Furthermore is composed of numerous small villages with really interesting names that reflects the town itself, so to say: Still. Yep. Exactly what you think it is.

(。_ 。)

Though I don’t think I would ever want to visit this foreign world simply because of the underlying dangers, but at the same time it seems interesting to try enough and explore. Though I would seriously need to stick to those guide leaflets that’s basically “Dummie’s Guide to Furthermore” you get at the customs.

Why must you look like the rest of us? Why do you have to be the one to change? Change the way we see. Don’t change the way you are.

I love the style where Tahereh acts as the narrator and will say some lines that are from her perspective in this book, which gives me the Lemony Snicket & Pseudonymous Bosch vibe to it, and I love seeing these kind of narratives, simply because they make things funnier. I also love the way Tahereh uses the narrative voice: other than giving the book of a taste of humor, she would use the narrative voice to directly explain things in some situations, how a person is feeling, a simply brief of a person’s past event to make things easily understandable and easy to grasp.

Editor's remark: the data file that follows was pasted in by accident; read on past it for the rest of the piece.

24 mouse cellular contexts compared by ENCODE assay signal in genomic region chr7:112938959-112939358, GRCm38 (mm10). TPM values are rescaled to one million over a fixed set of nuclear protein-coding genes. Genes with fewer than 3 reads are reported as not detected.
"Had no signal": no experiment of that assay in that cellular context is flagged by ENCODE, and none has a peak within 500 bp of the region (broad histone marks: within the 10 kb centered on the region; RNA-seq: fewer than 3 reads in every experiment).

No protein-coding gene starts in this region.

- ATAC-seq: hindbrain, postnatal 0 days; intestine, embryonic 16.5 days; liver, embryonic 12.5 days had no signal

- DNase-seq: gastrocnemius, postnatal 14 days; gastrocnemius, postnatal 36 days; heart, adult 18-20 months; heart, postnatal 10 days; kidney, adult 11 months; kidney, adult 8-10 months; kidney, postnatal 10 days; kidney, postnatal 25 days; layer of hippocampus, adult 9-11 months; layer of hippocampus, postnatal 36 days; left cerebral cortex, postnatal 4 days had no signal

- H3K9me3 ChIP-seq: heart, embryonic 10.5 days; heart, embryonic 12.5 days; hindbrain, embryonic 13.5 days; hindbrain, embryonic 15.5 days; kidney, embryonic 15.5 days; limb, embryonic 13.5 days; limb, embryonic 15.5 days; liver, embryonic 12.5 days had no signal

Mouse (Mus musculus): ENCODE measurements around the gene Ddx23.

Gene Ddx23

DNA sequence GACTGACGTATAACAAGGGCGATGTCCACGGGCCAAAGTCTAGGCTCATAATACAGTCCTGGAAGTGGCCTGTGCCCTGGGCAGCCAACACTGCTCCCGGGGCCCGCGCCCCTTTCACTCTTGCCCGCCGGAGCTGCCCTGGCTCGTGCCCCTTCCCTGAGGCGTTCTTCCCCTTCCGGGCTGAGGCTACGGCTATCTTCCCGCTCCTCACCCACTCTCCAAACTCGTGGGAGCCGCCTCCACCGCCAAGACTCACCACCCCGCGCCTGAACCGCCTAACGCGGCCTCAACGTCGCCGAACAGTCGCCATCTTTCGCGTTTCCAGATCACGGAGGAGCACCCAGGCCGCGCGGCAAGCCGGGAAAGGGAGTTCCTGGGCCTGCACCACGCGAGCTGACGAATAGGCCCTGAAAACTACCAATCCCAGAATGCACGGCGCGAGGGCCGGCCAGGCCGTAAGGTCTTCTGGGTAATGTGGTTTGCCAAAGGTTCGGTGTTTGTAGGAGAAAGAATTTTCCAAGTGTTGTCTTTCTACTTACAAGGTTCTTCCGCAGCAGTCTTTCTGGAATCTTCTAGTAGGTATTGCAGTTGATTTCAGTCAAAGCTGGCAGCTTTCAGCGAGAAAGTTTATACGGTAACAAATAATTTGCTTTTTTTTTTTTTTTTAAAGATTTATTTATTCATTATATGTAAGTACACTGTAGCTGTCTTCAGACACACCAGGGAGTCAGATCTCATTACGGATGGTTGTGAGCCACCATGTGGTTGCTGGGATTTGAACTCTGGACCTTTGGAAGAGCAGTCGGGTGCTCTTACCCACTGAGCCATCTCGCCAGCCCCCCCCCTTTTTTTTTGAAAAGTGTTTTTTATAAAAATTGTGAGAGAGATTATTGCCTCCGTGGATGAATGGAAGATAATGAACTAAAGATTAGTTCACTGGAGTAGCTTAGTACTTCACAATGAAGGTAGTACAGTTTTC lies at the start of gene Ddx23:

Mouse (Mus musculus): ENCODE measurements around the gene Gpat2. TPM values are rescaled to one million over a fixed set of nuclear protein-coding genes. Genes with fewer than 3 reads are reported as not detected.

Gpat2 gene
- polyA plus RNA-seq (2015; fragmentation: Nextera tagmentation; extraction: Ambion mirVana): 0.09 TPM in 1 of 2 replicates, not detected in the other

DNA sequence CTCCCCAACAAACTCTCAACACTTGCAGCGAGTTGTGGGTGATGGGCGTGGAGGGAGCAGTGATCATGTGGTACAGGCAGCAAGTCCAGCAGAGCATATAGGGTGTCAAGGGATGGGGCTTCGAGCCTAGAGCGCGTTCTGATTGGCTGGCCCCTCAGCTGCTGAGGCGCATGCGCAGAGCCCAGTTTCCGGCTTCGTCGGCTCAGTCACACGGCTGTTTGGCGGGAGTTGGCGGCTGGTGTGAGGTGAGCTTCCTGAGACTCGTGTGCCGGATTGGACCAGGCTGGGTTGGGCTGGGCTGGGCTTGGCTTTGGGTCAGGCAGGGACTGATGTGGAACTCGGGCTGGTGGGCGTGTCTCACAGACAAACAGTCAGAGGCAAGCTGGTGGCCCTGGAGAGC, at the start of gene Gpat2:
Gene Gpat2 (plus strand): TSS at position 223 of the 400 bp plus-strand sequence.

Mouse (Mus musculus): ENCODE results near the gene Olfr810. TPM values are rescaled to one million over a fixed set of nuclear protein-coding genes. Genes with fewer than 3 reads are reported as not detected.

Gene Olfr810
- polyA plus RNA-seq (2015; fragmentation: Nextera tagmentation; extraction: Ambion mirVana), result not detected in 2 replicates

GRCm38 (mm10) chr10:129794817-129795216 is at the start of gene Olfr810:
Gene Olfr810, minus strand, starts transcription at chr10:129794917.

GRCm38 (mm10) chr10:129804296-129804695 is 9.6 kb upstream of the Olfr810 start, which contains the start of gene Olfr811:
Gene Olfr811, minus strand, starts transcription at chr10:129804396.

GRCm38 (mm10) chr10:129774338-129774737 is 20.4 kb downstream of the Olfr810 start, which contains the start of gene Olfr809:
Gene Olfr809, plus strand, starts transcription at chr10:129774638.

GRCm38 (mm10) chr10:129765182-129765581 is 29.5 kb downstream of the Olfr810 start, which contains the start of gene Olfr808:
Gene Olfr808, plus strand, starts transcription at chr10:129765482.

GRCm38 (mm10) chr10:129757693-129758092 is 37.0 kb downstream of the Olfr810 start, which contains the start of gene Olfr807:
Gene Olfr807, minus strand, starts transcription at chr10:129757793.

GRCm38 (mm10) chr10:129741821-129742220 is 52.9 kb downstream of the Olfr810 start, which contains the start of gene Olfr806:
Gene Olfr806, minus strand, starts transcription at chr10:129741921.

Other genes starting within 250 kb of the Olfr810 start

The characters in this book, which would be basically Alice and Oliver are really, I would say complimentary, and they both hold a flaw that we all have. Each of us have moments where we lack self-confidence and we would do something in order to accomplish our guilty pleasures and selfish desires. And this book is also about to accept a peculiarity that doesn’t seem much use to you, because in the end, it’s that peculiarity that makes you special.

She’d decided long ago that life was a long journey. She would be strong and she would be weak, and both would be okay.

If I go another step further, it would be pretty much spoilers, but I really love how Alice and Oliver find their ways around to understand themselves and the other person around them that is and will be their closest, to find the meanings in life and to embrace everything.


Therefore an equation and a conclusion can be made within this book.

Let Miss Peregrine’s Home for Peculiar Children be “a”.

Let Furthermore be “b“.

Let Embrace Your Peculiarity be “c“.

a +b = c

Therefore, Furthermore is Tahereh Mafi’s Home for Peculiar Children.

Alice knew that being different would always be difficult; she knew that there was no magic that would erase narrow-mindedness or iron out the inequities in life. But Alice was also beginning to learn that life was never lived in absolutes. People would both love her and rebuff her; they would show both kindness and prejudice. The simple truth was that Alice would always be different—but to be different was to be extraordinary, and to be extraordinary was an adventure. It no longer mattered how the world saw her; what mattered was how Alice saw herself.